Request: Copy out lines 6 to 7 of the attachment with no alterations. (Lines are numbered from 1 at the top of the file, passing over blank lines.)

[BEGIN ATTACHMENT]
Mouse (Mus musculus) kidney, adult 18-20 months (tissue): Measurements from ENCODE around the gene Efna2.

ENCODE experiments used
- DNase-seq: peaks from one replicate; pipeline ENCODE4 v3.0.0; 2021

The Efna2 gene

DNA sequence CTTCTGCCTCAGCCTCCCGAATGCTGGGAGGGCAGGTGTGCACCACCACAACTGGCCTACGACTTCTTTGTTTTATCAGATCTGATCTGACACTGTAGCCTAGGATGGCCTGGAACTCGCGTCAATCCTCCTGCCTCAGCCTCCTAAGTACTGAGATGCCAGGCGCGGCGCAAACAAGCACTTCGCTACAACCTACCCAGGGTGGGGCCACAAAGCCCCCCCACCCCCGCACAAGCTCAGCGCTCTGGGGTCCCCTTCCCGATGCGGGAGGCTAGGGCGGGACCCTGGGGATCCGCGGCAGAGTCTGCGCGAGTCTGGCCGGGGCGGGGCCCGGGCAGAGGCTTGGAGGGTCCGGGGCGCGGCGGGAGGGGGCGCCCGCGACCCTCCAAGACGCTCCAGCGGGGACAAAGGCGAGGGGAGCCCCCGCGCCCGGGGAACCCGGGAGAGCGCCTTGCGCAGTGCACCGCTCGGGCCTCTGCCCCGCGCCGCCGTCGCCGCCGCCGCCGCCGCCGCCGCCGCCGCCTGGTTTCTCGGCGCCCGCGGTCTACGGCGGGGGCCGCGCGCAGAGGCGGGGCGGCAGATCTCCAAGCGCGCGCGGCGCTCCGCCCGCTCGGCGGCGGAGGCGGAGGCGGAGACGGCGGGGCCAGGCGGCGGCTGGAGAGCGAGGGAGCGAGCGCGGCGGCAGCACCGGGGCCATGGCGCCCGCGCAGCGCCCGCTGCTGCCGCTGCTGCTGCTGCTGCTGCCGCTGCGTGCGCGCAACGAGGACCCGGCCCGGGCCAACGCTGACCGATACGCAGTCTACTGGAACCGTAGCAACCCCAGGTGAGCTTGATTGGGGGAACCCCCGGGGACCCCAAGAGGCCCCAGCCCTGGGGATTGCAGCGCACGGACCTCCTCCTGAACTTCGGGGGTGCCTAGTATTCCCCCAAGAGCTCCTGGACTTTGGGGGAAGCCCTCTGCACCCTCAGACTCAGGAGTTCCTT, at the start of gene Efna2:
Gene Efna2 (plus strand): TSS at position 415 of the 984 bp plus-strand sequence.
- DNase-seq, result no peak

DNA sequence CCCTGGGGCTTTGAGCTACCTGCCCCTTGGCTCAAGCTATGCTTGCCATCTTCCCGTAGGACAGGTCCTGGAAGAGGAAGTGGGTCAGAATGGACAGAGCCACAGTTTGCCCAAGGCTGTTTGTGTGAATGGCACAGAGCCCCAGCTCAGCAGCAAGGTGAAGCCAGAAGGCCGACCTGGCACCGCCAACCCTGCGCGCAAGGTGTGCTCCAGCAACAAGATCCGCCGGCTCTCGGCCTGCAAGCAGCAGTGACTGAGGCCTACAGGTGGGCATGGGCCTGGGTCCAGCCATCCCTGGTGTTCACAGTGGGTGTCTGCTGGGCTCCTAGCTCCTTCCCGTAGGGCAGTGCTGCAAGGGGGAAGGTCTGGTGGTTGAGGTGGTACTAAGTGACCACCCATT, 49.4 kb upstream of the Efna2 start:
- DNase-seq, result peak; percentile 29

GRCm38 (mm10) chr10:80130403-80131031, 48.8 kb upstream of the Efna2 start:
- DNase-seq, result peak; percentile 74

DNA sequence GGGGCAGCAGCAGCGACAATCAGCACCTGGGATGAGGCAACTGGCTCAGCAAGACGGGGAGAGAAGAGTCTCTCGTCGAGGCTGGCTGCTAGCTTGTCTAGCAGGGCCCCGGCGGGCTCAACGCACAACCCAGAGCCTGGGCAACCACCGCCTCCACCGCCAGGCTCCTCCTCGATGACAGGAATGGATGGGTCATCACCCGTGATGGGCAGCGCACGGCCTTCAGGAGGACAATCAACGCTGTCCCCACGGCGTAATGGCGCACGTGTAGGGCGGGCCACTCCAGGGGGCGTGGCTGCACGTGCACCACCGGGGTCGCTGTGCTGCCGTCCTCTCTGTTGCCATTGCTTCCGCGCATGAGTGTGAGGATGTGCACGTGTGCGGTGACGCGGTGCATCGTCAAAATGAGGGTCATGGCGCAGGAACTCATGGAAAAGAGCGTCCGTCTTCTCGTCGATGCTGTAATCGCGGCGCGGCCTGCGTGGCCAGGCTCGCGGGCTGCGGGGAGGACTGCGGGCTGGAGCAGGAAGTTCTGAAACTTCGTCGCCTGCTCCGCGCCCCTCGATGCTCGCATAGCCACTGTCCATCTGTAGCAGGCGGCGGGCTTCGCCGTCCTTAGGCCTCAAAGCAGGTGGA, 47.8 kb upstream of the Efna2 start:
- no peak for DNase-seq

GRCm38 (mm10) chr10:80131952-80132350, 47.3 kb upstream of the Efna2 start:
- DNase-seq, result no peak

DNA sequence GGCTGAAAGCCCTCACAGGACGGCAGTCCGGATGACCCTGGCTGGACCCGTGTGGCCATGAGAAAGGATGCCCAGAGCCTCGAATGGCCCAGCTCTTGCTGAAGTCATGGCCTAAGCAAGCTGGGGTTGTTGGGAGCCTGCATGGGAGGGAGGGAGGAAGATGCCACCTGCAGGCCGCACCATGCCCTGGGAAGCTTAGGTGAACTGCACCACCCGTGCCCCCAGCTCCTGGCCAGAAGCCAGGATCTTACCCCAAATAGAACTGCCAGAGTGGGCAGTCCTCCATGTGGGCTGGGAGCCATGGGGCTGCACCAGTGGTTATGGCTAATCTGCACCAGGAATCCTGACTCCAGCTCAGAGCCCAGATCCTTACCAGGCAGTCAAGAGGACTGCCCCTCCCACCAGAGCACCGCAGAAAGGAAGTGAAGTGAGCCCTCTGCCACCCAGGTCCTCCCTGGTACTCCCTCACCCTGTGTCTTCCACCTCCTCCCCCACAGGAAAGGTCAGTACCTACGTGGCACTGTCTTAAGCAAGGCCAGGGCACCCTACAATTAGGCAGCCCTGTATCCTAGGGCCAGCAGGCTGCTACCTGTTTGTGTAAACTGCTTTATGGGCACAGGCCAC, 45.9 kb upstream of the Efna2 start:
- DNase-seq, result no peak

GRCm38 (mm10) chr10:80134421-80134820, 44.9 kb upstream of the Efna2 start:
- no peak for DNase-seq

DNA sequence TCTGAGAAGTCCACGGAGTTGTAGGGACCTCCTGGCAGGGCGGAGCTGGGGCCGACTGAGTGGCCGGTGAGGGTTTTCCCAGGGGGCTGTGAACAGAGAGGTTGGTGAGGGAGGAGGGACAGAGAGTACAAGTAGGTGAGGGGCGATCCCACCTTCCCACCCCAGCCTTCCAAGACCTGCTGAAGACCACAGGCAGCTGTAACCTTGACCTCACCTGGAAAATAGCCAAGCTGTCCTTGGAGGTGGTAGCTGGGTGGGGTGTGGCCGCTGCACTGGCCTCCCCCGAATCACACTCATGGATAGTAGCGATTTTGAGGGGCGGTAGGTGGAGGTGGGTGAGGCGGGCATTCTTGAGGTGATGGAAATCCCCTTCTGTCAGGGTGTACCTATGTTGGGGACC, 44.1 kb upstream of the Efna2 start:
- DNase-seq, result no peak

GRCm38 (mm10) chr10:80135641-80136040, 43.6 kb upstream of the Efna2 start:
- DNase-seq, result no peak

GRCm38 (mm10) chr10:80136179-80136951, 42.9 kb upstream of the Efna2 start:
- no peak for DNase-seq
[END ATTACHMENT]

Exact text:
Gene Efna2 (plus strand): TSS at position 415 of the 984 bp plus-strand sequence.
- DNase-seq, result no peak